Placebo at Piazza Sordello, Mantova

Weight Regain in the Real World vs a Placebo-Controlled Trial

It created quite a stir last week when Epic Research published an analysis suggesting that weight regain in the real world does not look the same as a placebo-controlled trial. After all, regain is quite an important subject.

Obesity is clearly a chronic disease, requiring chronic care. But lots of people try to avoid this fundamental truth. They imagine that they or others should be able to lose weight and then go back to their prior lives, vowing to be careful not to gain weight again.

So when an analysis comes along to say that weight regain is not the immediate consequence of discontinuing a GLP-1 medicine, it’s quite natural for obesity experts to think there’s “something fishy here.”

The Unreal World of a Placebo-Controlled Trial

A placebo-controlled trial is absolutely essential for understanding the effects of a medicine in treating a disease. It is the placebo-controlled trials that tell us a GLP-1 agonist like semaglutide or tirzepatide can be highly effective for obesity. It is also  placebo-controlled trials (like this, this, and this) that tell us if you start getting a placebo in place of a GLP-1, absent any other interventions, weight regain is inevitable.

So What’s Up with the Real World Data from EMRs?

This is not the story told by the data from Epic Research, based upon analysis of electronic medical records (EMRs) for people who lost weight with a GLP-1. The analysis looked at what happened to the weight of people who took either liraglutide or semaglutide and lost some weight, but then stopped taking the drug. Researchers found that many people did not regain weight in the first year after stopping the drug.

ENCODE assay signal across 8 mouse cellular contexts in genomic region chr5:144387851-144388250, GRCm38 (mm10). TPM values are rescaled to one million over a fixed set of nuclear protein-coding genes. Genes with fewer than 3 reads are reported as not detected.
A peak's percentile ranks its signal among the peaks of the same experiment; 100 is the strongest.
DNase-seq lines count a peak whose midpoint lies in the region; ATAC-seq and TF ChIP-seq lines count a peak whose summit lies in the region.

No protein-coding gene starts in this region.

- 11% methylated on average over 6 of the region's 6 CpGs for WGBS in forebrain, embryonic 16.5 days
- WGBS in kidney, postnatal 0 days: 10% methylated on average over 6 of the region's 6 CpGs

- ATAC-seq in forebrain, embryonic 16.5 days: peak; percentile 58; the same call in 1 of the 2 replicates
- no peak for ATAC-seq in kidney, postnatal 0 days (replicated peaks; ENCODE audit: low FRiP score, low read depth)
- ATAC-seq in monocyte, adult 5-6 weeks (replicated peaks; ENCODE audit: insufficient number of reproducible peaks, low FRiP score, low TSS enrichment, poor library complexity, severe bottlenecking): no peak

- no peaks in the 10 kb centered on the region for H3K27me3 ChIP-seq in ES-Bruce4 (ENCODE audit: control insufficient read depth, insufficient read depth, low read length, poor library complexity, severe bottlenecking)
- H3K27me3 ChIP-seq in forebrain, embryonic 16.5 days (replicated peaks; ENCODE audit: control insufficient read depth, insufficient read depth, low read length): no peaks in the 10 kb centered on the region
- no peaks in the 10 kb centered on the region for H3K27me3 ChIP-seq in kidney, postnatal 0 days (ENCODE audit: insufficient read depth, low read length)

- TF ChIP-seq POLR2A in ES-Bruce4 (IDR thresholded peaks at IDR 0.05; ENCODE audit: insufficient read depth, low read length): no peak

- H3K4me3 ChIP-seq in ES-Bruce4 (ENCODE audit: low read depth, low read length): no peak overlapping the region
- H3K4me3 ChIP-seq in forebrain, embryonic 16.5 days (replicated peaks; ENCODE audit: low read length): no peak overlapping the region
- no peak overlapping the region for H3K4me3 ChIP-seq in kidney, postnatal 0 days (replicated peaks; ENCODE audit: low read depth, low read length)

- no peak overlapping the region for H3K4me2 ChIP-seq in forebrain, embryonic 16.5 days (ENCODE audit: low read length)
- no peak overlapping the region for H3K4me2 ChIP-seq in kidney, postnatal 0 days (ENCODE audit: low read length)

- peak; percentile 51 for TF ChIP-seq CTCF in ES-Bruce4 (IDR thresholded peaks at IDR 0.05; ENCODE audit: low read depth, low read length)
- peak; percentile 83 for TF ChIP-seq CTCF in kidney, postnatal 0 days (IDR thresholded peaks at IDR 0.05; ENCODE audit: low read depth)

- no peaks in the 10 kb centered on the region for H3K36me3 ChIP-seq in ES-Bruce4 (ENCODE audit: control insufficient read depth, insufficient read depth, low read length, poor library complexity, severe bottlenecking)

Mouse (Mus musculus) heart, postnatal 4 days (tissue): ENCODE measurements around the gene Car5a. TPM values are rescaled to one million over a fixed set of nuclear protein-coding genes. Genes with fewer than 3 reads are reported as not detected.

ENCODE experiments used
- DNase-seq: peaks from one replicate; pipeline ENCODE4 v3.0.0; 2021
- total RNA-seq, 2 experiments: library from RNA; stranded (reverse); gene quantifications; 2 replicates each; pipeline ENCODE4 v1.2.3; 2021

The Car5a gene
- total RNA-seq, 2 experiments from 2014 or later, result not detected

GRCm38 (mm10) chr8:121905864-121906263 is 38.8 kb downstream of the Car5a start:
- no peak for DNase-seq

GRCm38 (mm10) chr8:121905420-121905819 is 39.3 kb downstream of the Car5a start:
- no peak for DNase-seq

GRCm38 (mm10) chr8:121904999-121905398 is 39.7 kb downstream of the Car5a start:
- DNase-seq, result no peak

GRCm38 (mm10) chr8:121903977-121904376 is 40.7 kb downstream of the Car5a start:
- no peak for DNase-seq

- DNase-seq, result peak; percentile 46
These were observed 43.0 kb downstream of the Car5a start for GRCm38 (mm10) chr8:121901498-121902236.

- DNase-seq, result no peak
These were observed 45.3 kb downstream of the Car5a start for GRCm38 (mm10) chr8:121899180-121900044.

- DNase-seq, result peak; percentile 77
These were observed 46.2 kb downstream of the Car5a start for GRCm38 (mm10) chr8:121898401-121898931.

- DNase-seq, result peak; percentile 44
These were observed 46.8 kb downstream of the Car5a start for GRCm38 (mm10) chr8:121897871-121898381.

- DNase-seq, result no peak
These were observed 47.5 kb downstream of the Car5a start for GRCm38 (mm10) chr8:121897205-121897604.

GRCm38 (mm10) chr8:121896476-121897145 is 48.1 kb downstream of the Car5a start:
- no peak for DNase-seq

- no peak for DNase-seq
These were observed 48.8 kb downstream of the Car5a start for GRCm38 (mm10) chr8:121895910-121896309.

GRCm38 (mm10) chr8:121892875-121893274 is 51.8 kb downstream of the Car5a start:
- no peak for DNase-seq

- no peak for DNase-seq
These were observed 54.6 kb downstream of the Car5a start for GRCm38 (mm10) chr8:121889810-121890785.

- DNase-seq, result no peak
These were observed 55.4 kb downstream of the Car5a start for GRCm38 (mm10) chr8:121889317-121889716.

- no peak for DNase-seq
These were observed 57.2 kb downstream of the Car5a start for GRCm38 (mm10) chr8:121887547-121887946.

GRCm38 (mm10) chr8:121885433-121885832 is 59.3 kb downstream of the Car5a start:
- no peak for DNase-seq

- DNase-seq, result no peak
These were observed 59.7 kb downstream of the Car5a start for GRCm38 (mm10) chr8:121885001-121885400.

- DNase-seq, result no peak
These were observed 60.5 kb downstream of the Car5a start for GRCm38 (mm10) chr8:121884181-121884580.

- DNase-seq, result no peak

Obesity medicine physician Katherine Saunders offers two reasons for caution in looking at this EMR analysis. First of all, she cautions that “Epic EMR queries are tricky.” So it’s quite easy to get a false or misleading readout.

She goes on to say this analysis give her no reason to doubt a fundamental truth of obesity care:

“Our experience is that regain happens after stopping a GLP-1 – sometimes right away and sometimes it takes a little while. But I can’t think of patients who stopped a GLP-1 and didn’t experience some extent of regain.

“So I wouldn’t start a patient on a GLP-1 for weight management unless they were prepared to continue medical obesity treatment long-term – not necessarily the same medication, but some kind of medical treatment.”

The Whole Truth of the Real World

None of this tells us to simply reject the analysis of weight regain in EMRs. The whole truth of what goes on in the messiness of the real world is worth pursuing. The analysis from Epic Research, at best, gives us only a tiny sliver of that truth. It only looks at one year. We have no insight about the reasons for stopping. The data tell us nothing about what else people did after their initial trial of a GLP-1. Maybe they took other obesity meds. Maybe they had metabolic surgery. The possibilities are many.

It seems quite possible that, after going to all the trouble to seek out treatment with a GLP-1, they followed through with other strategies for obesity treatment.

Thus, the best response to this EMR analysis is not to reject it, but to recognize its limitations for informing us about the whole truth of real world experiences with GLP-1 obesity medicines. It raises more questions than it answers.

Physicist and philosopher Hermann von Helmholtz admonished scholars to be “more fearless of the consequences of the whole truth than any other people.” Fearlessly pursuing the whole truth on this subject is an excellent idea.

Click here for the EMR analysis, here and here for further perspective.

Placebo at Piazza Sordello, Mantova; photograph by Dennis Radaelli, licensed under CC BY-SA 4.0

Subscribe by email to follow the accumulating evidence and observations that shape our view of health, obesity, and policy.


January 30, 2024